My observations from chapter 5:
Jesus is provocative! By this I mean, that He was challenging, provoking, disturbing, goading and inciting. It seems He not only knew what each person’s big, red button was, but he didn’t avoid that big red button at all. Rather, it seems He deliberately and precisely pushed each person’s Big Red Button. He didn’t shy away from confrontation.
Consider here, that Jesus is in essence going to a nursing home or a hospital. Again, just like in Samaria, he didn’t avoid being around the undesirables. He went to them. Sheep Gate Pools was a place filled with invalids, the blind, the lame and the paralyzed. As our family has cared for our three parents over the last several years, we have spent a great deal of time in hospitals, rehab centers and even nursing homes when our parents needed special services. I never looked forward to going to those places. The smells, the sights, the sounds were always so disturbing and distressing. Yet, here Jesus chooses to go to such a place. He goes where others are uncomfortable going.
Consider too, what it would be like to walk up to someone who has been lying in a hospital bed for 38 years and saying to them, :Do you want to be healed?” While we don’t hear Jesus’ tone when he spoke these words, don’t they seem a bit offensive? Any of us who has had first- hand experience dealing with a sick person knows that it would be rude and an incredibly weird thing to go up to them and ask them if they want to get well.
The man’s answer, I think, reveals the issue in His heart , the issue that Jesus was honing in on. His response seems kind of silly really. Ummm.. for 38 years, I have not been able to get into the water because of …….(drumroll)………others. They are always going in there before me. Seems to me like he is shifting the blame. Do you mean, that in 38 years, you could not find anyone to take you down into the water? You couldn’t sit right at the edge of the water and roll in while it was being stirred up? Was there really no way in 38 years for you to get into that water?
Jesus’ response is very revealing. He doesn’t show pity. He doesn’t go up to the man and wrap Him in a big bear hug and say, “oh, how horrible those people are. I feel for you.” “What a poor, neglected fellow you are.” Instead, Jesus tells him to do something: “Get up, take your bed and walk.” And He commanded him to “sin no more.” In expecting him to do something himself, wasn’t He expecting the man to take personal responsibility for His life instead of shifting the blame like he did in his response to Jesus’ initial question.?
And then Jesus presses lots of Big Red Buttons when it comes to the Pharisees:
- He healed on the Sabbath
- He had the man carry something (also considered work) on the Sabbath. So not only did Jesus work, but He called someone else to work too.
- He says to these men who are students and teachers of God’s Word, that they never heard His voice. v.37., that they don’t know Him. Pretty offensive when you spend a lifetime studying and this is your profession.
- He tells them they do not have the love of God in them. Again, I try to imagine myself going up to a teacher of the Bible. This time I will use Janie as an example leading a women’s Bible study group, and telling her in the hearing of everyone that she does not have the love of God in her. Pretty strong words, no? Thems there’s some fightin’ words, don’t you think?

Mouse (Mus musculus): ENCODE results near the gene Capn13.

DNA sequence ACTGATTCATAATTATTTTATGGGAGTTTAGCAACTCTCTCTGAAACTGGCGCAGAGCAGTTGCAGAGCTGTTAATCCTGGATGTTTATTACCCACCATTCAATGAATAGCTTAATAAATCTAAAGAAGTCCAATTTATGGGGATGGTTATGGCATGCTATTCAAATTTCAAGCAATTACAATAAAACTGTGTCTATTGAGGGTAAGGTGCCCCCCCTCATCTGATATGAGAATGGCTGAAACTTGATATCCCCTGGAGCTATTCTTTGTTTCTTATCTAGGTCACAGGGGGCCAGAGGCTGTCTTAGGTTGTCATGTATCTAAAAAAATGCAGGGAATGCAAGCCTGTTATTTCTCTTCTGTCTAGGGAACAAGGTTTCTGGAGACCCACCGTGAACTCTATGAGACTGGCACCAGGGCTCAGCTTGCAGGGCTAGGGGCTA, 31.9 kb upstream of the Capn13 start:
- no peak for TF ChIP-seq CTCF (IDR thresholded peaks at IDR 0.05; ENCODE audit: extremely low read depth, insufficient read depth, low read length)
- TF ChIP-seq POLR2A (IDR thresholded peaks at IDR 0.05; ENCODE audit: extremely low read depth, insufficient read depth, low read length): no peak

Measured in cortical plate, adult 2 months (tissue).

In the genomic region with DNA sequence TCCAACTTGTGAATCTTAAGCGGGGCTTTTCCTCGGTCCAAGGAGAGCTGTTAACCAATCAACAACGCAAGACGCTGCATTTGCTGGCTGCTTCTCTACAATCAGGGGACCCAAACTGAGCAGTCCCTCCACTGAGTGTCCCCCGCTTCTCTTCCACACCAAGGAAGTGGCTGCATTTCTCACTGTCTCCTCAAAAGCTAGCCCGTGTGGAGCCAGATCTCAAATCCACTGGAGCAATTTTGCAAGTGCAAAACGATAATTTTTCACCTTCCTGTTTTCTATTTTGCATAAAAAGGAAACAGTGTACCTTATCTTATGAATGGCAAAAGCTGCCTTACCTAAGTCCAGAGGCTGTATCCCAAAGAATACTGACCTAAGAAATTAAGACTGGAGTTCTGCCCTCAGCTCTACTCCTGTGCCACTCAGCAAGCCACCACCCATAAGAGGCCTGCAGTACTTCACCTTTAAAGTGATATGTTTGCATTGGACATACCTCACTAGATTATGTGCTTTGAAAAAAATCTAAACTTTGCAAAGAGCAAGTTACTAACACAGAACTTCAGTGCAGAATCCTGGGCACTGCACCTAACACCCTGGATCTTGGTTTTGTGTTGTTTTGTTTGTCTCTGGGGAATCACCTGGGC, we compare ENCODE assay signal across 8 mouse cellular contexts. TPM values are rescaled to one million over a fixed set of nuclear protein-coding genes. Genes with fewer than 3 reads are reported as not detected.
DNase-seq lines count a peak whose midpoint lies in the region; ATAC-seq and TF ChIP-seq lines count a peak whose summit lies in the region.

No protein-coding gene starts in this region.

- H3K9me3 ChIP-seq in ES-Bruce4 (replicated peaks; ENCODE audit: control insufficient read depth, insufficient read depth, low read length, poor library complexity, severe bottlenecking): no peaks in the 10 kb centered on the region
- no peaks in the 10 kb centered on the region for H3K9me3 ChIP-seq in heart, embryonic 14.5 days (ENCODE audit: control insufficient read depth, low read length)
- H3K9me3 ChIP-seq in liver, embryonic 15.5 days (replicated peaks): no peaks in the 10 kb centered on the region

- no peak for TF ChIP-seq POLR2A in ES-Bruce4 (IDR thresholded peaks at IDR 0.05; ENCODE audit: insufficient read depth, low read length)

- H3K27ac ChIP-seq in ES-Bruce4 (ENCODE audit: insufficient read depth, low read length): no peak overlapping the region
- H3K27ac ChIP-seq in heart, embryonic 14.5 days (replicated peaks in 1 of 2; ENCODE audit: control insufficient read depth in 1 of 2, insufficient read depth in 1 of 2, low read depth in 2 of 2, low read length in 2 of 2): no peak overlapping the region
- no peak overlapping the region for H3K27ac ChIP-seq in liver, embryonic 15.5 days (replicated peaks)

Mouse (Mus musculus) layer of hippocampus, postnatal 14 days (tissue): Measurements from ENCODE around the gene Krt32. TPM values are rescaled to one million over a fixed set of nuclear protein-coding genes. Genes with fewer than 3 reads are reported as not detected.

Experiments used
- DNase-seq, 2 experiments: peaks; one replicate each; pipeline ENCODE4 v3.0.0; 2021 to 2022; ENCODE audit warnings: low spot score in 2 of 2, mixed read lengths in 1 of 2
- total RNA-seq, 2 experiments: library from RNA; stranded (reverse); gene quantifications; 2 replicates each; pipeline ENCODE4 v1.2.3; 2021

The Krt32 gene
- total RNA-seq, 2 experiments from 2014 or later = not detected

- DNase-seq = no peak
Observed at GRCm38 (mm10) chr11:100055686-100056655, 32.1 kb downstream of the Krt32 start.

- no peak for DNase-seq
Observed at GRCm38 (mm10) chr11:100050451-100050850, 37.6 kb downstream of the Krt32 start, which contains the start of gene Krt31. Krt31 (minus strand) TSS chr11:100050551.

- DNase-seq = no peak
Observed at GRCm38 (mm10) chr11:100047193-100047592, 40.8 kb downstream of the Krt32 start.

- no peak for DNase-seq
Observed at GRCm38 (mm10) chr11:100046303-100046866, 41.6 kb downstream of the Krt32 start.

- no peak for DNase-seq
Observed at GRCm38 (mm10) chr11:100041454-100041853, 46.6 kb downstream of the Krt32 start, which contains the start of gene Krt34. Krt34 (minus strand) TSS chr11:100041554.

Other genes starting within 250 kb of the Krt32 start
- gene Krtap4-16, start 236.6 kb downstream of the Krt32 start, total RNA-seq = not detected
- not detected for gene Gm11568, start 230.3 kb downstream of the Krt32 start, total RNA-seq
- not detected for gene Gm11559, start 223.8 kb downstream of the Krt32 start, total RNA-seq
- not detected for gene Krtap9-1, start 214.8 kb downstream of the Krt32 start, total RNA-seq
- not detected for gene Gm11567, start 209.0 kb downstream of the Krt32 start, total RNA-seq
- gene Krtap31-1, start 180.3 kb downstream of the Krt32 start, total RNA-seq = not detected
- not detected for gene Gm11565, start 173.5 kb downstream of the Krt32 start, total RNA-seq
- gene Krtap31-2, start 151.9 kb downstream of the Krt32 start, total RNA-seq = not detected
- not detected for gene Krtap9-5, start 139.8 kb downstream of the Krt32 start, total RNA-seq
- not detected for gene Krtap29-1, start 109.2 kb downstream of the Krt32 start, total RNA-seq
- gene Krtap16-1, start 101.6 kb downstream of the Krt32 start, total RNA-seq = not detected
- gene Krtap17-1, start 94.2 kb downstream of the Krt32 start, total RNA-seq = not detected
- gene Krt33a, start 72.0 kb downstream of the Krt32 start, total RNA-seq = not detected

- He called them unbelievers (v.44) because they sought the praises of man, rather than the praise of God. Wow. That strikes close to home for me.
Doesn’t it seem like He is going for those religious rulers. red buttons?
These are still more examples to me of Jesus being full of grace and full of truth. He was not what most paintings depict – a feminine looking man that spent His days cuddling sheep. His grace to His hearers was that He spoke the truth to them. He did not water down His message. He did not try to ease the blow of His words. He wasn’t flowery in His speech. He loved these people enough to tell them the truth so that they would have opportunity to repent.
Jesus redefines power and strength
Consider for a moment what we would think of someone who describes their relationship with their father in this way:
- I do only what I see my father doing.v. 19
- I show my friends everything my father shows me v.20
- I cannot do anything on my own. I am dependent on my father. v. 30
- I don’t seek to do anything I want to do, because I only always do what my father wants me to do. v.30
Wouldn’t we think them strange and weak from the world’s perspective? Can’t this person think for himself, judge for himself, act on His own behalf?
Yet Jesus, when describing His relationship with his father, puts Himself in a position of complete surrender and submission and says the very things I bulleted above. Jesus, who was given the position of ultimate judge (v.22),the most powerful being, redefines strength with the word “submission.” According to Jesus, strength does not mean glory, power and control. Rather, strength is made manifest in a total surrender and submission of self to the will of the Father. Again, spiritual perspective vs. temporal perspective.
I must ask myself – am I any of these things that I see in Jesus in this chapter? Is my primary concern first to do the will of my heavenly Father? Is my heart’s desire to save lost souls? Am I brave? Am I forthright? Am I so consumed with spiritual realities that I am at peace in my temporal home?
Do any Christians around me live like this?
Is this who people think of when they think of Jesus?
Is this the Jesus being preached?
Is this the life believers are being called to?